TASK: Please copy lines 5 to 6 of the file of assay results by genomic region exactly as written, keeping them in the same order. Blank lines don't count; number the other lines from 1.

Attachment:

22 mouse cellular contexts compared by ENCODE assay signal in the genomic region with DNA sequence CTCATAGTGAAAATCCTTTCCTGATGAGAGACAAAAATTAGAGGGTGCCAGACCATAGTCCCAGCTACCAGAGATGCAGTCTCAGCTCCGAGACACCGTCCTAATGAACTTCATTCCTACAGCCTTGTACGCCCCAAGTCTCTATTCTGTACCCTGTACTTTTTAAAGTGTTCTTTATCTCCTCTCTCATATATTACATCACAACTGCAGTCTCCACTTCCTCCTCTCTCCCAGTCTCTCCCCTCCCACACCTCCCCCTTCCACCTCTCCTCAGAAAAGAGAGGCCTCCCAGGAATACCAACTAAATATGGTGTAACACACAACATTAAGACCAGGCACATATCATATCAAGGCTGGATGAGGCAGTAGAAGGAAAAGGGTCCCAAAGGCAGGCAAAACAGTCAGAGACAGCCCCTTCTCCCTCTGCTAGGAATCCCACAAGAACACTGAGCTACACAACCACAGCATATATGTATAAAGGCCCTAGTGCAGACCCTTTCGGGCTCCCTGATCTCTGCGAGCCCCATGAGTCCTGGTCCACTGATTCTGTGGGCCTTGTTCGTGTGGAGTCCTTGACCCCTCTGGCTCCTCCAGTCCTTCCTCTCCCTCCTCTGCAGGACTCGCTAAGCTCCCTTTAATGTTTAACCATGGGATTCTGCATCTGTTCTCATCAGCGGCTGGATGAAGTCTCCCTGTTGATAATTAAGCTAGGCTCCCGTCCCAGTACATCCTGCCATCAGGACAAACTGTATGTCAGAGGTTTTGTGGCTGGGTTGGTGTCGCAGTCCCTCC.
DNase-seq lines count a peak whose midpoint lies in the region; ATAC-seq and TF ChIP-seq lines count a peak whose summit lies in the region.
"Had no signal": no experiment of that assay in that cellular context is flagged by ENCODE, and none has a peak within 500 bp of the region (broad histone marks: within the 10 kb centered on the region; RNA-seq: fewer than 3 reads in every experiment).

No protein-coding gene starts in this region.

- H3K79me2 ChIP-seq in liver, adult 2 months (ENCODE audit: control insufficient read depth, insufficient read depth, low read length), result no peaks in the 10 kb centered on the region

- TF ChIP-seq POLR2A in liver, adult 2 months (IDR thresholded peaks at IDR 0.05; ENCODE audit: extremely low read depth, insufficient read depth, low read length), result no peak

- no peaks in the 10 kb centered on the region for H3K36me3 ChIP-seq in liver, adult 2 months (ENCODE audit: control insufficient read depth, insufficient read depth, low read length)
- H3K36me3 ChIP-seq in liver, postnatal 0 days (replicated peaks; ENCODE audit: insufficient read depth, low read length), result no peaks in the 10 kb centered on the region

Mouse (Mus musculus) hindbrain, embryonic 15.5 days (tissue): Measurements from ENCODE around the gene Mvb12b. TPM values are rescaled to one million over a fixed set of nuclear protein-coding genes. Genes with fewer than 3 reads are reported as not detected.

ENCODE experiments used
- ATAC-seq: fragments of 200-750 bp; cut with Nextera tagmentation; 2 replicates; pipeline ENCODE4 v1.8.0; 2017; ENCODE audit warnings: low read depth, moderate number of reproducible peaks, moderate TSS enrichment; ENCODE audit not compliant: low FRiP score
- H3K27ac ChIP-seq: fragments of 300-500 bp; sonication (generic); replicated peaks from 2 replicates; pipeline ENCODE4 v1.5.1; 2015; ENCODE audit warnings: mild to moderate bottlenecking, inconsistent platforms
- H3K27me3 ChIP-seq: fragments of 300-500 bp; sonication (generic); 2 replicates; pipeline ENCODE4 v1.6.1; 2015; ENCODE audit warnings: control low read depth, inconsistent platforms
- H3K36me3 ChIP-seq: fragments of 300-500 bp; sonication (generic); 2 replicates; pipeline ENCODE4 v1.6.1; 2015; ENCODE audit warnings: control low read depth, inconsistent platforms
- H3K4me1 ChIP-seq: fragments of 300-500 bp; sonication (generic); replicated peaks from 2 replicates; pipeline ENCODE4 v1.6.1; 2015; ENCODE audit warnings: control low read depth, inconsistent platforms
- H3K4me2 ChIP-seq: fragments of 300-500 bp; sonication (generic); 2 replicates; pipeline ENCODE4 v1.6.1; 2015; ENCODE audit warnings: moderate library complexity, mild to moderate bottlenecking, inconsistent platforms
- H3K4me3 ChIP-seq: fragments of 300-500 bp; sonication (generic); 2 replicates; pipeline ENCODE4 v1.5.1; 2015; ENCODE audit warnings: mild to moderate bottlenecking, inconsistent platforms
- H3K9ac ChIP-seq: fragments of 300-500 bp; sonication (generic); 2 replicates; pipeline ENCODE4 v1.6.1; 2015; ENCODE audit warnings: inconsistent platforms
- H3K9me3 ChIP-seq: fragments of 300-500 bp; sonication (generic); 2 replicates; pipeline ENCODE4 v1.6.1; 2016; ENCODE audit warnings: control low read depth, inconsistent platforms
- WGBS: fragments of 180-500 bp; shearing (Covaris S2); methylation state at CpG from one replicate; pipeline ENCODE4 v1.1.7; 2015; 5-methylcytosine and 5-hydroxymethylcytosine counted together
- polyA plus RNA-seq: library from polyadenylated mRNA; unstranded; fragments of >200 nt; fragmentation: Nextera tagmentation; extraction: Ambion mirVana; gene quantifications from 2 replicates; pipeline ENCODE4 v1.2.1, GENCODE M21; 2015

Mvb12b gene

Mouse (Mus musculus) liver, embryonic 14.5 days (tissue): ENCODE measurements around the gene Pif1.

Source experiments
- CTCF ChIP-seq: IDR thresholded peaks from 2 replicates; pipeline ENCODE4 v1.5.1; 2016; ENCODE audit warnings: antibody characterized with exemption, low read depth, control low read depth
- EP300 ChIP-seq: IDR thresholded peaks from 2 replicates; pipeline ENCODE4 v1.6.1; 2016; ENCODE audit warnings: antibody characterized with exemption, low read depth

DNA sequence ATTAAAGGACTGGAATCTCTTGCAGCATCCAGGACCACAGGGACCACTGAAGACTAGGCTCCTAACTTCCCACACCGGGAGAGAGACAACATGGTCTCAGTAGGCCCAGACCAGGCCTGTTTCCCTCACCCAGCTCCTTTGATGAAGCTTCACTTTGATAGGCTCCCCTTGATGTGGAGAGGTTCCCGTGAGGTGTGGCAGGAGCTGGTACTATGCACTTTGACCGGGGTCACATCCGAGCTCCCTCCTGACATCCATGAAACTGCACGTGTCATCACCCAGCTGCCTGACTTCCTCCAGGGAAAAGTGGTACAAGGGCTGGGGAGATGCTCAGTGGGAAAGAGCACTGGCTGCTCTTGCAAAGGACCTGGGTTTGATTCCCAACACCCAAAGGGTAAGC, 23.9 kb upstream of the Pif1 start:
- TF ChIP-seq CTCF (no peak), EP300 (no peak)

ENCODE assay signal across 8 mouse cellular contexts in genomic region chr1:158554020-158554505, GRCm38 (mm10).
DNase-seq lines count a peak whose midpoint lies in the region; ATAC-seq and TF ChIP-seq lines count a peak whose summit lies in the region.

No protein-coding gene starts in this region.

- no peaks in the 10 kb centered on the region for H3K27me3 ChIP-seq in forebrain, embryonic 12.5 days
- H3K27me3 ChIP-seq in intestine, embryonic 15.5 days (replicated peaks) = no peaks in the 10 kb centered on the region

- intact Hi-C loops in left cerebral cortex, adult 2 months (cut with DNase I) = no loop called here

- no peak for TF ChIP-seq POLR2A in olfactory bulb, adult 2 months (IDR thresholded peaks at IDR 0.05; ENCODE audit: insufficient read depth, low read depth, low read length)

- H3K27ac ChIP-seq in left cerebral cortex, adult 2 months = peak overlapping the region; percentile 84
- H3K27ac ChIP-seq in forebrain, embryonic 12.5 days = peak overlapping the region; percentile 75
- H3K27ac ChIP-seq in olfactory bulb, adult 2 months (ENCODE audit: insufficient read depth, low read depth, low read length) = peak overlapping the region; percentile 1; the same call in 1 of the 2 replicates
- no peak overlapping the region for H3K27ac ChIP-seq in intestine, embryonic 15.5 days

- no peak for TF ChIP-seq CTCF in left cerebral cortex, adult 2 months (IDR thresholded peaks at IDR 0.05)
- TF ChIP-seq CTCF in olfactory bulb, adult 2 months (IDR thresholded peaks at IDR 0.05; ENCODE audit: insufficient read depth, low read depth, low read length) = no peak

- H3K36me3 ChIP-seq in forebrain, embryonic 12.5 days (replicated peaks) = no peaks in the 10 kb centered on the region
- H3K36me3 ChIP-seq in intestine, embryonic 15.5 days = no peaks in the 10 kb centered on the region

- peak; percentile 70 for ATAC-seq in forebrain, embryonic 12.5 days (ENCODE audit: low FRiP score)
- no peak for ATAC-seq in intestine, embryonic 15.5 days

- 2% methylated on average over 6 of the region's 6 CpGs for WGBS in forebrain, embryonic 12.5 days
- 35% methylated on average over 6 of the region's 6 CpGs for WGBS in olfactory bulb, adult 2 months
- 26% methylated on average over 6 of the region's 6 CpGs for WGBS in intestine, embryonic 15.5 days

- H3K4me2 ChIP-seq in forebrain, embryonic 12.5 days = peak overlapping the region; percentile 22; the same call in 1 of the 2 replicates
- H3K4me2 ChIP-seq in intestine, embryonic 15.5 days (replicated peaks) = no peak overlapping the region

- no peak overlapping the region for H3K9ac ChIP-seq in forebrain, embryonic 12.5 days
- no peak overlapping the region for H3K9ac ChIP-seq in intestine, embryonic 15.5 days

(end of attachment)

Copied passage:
- H3K79me2 ChIP-seq in liver, adult 2 months (ENCODE audit: control insufficient read depth, insufficient read depth, low read length), result no peaks in the 10 kb centered on the region

- TF ChIP-seq POLR2A in liver, adult 2 months (IDR thresholded peaks at IDR 0.05; ENCODE audit: extremely low read depth, insufficient read depth, low read length), result no peak